US direct-to-consumer report 2022

As inflation bites, what’s the outlook for direct-to-consumer shopping in the US? In this report, we take data from 2,000 working-age Americans to help brands understand how consumer behavior is changing in response to the cost of living crisis – and what they should do about it.

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The findings at a glance

The state of direct-to-sonsumer shppping in 2022

Chapter 1

The impact of inflation on online shopping behaviour

The current economic downturn means challenging times are ahead for many Americans. Encouragingly, though, the growth seen by many online retailers during the pandemic could be set to continue in spite of the cost of living crisis. Even in the face of rising inflation rates, our direct-to-consumer (D2C) shopping survey of 2,000 working-age, nationally representative consumers shows Americans expect their online spending to go up over the next six months.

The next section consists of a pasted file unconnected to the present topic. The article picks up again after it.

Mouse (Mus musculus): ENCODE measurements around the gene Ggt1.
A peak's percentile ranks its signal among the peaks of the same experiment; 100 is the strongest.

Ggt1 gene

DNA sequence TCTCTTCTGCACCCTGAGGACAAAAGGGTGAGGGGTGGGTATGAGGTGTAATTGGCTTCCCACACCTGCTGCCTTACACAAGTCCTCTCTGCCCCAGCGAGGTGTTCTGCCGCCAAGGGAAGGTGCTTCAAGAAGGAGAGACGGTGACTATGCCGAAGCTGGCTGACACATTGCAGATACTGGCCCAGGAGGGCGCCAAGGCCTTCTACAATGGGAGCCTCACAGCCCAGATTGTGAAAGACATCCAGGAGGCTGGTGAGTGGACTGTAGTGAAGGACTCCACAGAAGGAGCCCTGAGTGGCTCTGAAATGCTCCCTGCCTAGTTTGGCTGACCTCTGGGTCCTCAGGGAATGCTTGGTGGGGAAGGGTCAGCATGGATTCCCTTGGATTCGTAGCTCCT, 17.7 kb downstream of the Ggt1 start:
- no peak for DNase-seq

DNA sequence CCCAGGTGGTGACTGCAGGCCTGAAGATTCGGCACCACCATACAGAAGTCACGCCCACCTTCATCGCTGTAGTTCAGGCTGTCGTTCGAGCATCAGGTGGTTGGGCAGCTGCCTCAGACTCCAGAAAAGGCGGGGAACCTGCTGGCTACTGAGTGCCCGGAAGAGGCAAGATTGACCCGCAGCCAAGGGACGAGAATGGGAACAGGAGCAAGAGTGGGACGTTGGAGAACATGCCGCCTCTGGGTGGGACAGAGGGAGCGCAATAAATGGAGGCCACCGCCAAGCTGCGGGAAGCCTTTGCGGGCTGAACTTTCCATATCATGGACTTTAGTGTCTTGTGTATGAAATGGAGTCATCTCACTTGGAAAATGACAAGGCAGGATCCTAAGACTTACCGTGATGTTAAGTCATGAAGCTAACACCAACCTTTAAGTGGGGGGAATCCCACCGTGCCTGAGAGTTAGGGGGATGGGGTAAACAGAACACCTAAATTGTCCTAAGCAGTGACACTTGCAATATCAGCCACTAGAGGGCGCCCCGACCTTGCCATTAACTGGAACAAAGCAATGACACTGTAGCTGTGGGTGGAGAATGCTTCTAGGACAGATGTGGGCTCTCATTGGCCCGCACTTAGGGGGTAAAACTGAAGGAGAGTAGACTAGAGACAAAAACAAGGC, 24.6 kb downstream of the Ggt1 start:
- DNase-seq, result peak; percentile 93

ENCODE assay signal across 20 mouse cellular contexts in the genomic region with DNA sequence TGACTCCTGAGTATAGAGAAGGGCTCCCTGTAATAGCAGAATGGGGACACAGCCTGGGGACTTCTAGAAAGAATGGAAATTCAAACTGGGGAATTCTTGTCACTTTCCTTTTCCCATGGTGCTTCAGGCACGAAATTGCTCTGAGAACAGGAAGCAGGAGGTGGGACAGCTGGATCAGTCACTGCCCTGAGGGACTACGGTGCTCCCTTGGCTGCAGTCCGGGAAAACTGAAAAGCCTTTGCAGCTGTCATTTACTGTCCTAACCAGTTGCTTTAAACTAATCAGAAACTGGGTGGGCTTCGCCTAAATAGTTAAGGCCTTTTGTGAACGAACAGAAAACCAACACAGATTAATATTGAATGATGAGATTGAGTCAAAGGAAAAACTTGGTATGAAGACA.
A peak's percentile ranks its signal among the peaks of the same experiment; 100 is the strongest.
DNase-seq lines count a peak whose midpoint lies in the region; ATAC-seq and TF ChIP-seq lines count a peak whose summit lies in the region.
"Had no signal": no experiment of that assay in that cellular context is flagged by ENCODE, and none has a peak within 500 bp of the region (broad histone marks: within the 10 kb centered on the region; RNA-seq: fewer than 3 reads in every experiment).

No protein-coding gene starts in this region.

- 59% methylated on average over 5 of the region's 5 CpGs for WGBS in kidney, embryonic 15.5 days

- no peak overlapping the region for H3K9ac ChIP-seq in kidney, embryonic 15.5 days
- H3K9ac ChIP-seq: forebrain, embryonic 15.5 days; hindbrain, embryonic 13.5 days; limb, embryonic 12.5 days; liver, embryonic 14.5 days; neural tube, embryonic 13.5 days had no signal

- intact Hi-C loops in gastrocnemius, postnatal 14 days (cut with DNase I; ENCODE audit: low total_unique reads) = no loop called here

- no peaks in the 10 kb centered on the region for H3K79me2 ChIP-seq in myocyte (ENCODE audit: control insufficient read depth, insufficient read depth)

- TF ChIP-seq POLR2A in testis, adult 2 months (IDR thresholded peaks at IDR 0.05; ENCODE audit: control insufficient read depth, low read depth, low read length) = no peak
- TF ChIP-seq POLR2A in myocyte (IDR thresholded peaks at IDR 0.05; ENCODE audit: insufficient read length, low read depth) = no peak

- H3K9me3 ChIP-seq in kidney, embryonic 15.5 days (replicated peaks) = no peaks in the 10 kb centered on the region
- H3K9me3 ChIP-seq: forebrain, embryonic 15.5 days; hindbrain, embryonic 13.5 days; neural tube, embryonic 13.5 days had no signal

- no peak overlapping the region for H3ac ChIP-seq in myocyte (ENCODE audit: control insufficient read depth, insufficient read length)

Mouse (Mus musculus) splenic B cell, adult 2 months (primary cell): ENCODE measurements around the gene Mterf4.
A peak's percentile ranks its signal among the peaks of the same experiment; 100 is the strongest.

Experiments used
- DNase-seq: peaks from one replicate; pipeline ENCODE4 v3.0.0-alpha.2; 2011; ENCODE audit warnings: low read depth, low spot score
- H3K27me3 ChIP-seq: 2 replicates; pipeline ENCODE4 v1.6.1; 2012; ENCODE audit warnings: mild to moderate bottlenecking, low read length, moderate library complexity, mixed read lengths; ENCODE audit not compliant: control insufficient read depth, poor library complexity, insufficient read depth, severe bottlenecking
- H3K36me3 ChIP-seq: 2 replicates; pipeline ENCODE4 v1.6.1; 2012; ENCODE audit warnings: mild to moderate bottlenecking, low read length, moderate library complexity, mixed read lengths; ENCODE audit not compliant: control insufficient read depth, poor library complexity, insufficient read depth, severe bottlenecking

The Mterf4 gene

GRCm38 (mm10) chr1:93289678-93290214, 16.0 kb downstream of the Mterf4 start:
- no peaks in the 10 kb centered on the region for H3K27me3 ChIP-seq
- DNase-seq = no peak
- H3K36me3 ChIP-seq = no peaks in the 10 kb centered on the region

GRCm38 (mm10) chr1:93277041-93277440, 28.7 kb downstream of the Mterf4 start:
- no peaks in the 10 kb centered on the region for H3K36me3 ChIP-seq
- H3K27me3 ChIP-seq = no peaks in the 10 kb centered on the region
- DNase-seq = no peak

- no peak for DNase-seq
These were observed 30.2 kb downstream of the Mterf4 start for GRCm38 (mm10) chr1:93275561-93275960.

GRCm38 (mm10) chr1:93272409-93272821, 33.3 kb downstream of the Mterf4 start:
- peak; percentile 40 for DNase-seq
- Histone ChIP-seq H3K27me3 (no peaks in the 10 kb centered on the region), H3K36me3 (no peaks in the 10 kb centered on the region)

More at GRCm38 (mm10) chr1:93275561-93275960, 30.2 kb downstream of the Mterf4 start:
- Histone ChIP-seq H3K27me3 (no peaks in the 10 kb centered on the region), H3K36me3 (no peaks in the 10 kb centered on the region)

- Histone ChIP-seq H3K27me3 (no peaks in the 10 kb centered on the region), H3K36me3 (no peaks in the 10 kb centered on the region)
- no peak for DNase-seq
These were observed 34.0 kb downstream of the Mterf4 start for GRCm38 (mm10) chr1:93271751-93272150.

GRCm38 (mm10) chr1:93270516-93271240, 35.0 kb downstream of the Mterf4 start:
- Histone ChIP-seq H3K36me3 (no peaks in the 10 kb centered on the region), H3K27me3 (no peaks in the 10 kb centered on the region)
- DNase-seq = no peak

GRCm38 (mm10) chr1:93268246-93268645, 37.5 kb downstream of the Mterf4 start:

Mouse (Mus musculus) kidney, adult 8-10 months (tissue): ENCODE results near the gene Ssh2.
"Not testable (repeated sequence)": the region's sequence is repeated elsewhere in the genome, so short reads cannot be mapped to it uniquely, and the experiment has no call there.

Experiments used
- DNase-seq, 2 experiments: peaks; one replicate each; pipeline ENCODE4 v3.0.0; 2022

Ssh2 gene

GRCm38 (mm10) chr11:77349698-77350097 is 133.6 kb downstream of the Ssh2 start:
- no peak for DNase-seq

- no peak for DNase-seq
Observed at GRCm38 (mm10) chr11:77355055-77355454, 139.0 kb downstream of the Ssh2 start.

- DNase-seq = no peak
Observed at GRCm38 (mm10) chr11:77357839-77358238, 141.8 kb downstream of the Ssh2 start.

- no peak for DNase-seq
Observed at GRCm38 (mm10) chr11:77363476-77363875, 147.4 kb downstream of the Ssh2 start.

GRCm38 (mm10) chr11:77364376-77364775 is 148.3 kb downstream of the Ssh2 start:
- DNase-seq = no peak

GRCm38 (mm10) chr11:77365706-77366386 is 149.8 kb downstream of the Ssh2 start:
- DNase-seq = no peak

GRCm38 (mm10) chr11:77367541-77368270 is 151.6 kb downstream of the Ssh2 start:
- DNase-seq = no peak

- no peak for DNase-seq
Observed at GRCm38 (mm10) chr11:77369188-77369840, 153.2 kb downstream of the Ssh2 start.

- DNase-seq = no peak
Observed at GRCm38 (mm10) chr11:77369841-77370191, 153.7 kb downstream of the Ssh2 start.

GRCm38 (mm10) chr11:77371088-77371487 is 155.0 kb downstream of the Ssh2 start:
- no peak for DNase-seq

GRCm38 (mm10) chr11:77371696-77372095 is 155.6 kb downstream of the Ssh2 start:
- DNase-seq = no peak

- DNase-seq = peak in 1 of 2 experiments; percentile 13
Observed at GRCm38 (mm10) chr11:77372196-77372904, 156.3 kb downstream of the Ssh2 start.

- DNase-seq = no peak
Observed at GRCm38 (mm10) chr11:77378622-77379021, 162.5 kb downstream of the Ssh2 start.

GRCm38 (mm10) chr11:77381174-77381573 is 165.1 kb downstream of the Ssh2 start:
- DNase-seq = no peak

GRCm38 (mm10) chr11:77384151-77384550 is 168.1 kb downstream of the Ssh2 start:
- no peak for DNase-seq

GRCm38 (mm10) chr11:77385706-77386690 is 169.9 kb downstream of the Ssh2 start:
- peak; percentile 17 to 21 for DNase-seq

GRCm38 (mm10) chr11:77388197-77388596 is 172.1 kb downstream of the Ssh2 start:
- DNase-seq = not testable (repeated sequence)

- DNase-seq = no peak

Just over 20% of people think the amount they spend will decrease, while 29.8% think it will increase, resulting in a net 9.6% of people who will be spending more online. However, we should temper our optimism; this data probably doesn’t indicate a spending spree. More likely, people think they’ll favor online shopping over in-store as a way to find better deals, or they’re anticipating having to spend more simply because of the rising cost of products.   

Even for the 49.9% of people who say their spending will stay the same, their reduced spending power could lead to them being able to afford fewer purchases. But it’s still interesting to note that the biggest increase in spend will be seen among those aged 35-44 (who happen to be the most frequent online shoppers), and those aged 25-34. A net 13% of 35-44 year olds and 12.9% of 25-34 year olds predict a rise in expenditure in the coming months.